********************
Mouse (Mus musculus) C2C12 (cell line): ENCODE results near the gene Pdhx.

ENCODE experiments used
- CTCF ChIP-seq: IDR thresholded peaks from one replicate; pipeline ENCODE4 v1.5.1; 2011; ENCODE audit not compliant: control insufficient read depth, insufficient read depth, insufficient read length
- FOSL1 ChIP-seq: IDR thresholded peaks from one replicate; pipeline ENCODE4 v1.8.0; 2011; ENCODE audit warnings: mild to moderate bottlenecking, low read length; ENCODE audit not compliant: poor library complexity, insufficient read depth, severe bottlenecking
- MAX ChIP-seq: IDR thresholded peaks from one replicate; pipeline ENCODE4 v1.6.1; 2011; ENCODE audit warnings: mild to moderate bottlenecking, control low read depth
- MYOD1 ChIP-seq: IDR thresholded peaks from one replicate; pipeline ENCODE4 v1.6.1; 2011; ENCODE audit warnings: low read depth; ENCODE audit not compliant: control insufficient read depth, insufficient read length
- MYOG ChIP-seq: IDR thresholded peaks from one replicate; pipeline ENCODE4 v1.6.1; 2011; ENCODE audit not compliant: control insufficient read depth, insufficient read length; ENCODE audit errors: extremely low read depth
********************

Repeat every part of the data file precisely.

Mouse (Mus musculus) C2C12 (cell line): ENCODE results near the gene Pdhx.

ENCODE experiments used
- CTCF ChIP-seq: IDR thresholded peaks from one replicate; pipeline ENCODE4 v1.5.1; 2011; ENCODE audit not compliant: control insufficient read depth, insufficient read depth, insufficient read length
- FOSL1 ChIP-seq: IDR thresholded peaks from one replicate; pipeline ENCODE4 v1.8.0; 2011; ENCODE audit warnings: mild to moderate bottlenecking, low read length; ENCODE audit not compliant: poor library complexity, insufficient read depth, severe bottlenecking
- MAX ChIP-seq: IDR thresholded peaks from one replicate; pipeline ENCODE4 v1.6.1; 2011; ENCODE audit warnings: mild to moderate bottlenecking, control low read depth
- MYOD1 ChIP-seq: IDR thresholded peaks from one replicate; pipeline ENCODE4 v1.6.1; 2011; ENCODE audit warnings: low read depth; ENCODE audit not compliant: control insufficient read depth, insufficient read length
- MYOG ChIP-seq: IDR thresholded peaks from one replicate; pipeline ENCODE4 v1.6.1; 2011; ENCODE audit not compliant: control insufficient read depth, insufficient read length; ENCODE audit errors: extremely low read depth